The International Consortium on Agricultural Biotechnology Research (ICABR)
"Trade restrictions for genetically engineered foods under the TBT Agreement"
University of Standford,
Domestic policy makers are under pressure to restrict trade in genetically engineered foods in order to manage risks which some foresee as linked with these foods. However, within the WTO system trade restrictions must meet the conditions of the WTO Agreements. Much discussion has focused on the SPS Agreement, as that relating to regulations implemented for plant, animal and health reasons. But the TBT Agreement covers regulations where objectives are not based on specific health grounds. Considering the multifaceted character of the issue of genetically engineered foods, the TBT Agreement might prove to be the decisive measure if regulations are a response to diffuse fears and abstract objections.
This paper would provide an interpretation of the WTO Agreements that stresses the role of the TBT Agreement for the issue of genetically engineered foods. It aims at clarifying the ambiguous language of Article 2 of the TBT Agreement based on the WTO jurisdiction. It argues that the TBT Agreement opens up the opportunity to tackle the issue of genetically engineered foods within a human rights/market oriented approach that goes beyond the often discussed precautionary approach.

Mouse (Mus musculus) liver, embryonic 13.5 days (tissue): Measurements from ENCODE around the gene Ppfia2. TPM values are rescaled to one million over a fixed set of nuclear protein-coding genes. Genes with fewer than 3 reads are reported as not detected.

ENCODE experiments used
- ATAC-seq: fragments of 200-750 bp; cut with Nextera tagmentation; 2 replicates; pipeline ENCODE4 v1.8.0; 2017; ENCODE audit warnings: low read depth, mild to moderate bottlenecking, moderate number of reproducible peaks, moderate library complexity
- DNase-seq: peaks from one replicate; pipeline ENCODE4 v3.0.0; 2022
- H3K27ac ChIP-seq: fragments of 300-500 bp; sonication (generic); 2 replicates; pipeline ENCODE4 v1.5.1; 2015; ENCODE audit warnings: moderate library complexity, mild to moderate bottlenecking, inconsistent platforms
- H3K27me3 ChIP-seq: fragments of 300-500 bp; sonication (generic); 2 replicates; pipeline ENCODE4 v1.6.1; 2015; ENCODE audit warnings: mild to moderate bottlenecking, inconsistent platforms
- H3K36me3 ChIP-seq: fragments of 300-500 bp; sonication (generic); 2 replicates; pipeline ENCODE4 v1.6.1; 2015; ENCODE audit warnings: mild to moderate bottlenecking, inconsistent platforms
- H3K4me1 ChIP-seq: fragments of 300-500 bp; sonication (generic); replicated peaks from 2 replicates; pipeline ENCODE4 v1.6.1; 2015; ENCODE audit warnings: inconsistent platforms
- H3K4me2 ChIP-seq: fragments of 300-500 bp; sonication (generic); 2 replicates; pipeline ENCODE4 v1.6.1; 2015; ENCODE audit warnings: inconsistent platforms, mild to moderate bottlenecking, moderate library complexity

Part one will briefly analyze the role of the TBT Agreement within the system of WTO agreements with respect to genetically engineered foods. It analyses in particular the scope of the precautionary approach under the SPS and the TBT Agreement taking account the Biosafety Protocol. Part two examines whether trade restrictions for genetically engineered foods can be justified to prevent deceptive practices or to protect public morals in the sense of Article 2.2 of the TBT Agreement. Especially with respect to the issue of labeling of genetically engineered foods, it proposes allowing countries to justify broad labeling if this corresponds with the needs and preferences of their people. To avoid disguised protectionism for trade related measures, it suggests requiring sufficient empirical evidence regarding what people want and why. It also examines the case for some type of structured economic reasoning to be incorporated in a communicative and participatory approach.